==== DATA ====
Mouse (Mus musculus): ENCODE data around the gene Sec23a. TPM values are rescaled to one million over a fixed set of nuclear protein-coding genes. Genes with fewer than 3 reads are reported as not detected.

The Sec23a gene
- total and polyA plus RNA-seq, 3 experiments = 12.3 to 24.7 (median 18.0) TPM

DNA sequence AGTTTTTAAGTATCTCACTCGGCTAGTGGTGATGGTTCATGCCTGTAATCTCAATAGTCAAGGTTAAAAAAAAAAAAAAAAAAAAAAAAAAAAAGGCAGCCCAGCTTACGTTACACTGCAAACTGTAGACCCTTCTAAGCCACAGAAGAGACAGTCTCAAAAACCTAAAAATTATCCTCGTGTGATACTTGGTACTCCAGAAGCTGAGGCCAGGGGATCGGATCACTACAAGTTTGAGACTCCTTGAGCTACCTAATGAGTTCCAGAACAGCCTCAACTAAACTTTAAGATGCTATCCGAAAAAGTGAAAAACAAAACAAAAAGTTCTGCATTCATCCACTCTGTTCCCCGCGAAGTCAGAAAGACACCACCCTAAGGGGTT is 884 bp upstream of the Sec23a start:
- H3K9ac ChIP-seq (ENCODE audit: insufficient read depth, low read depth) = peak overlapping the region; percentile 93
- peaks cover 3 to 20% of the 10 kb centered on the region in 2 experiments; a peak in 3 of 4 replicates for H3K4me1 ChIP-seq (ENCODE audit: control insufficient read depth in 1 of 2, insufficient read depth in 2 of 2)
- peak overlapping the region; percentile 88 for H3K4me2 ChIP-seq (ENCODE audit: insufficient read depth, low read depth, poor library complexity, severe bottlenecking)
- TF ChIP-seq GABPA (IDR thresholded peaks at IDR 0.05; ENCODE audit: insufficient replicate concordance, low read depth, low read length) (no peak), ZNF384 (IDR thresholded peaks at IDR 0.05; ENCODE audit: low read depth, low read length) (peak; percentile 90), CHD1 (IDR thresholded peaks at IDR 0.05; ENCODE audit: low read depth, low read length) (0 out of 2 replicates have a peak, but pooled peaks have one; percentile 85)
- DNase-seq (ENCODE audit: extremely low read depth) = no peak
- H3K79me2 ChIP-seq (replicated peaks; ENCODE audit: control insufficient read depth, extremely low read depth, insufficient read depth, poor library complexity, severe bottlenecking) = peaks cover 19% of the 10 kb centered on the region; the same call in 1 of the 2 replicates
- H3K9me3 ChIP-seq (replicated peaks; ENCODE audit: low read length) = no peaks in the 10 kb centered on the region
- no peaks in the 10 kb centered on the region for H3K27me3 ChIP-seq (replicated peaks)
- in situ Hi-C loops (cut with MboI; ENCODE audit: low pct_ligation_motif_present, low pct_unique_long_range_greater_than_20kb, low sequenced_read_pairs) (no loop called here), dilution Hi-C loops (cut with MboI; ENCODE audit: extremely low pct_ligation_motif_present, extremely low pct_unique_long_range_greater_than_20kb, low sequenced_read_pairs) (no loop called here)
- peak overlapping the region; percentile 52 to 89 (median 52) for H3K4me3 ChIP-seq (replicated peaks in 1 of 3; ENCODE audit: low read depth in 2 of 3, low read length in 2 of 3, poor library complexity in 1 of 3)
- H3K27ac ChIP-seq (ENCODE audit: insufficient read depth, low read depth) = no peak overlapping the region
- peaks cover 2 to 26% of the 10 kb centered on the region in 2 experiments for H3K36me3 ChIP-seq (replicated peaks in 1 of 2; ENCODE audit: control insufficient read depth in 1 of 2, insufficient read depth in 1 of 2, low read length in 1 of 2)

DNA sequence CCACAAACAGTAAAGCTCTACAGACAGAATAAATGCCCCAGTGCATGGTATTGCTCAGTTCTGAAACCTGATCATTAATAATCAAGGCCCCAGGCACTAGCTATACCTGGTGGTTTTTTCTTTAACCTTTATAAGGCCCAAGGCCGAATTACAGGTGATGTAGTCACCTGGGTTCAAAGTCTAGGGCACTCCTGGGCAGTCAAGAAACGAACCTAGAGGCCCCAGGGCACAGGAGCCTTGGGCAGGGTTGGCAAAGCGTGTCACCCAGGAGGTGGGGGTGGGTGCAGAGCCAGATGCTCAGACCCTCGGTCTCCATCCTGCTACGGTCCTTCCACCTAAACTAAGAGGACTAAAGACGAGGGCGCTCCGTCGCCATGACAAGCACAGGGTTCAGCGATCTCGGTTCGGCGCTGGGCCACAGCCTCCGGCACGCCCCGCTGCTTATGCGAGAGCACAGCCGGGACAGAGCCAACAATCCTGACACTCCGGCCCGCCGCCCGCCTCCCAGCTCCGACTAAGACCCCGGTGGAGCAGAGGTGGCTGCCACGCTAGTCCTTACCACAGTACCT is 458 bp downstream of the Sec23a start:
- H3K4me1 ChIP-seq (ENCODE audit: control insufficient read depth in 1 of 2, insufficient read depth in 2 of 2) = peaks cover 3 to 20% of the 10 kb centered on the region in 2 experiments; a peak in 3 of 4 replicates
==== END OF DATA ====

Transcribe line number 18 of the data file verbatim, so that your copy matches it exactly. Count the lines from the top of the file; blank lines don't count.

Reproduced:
- H3K4me1 ChIP-seq (ENCODE audit: control insufficient read depth in 1 of 2, insufficient read depth in 2 of 2) = peaks cover 3 to 20% of the 10 kb centered on the region in 2 experiments; a peak in 3 of 4 replicates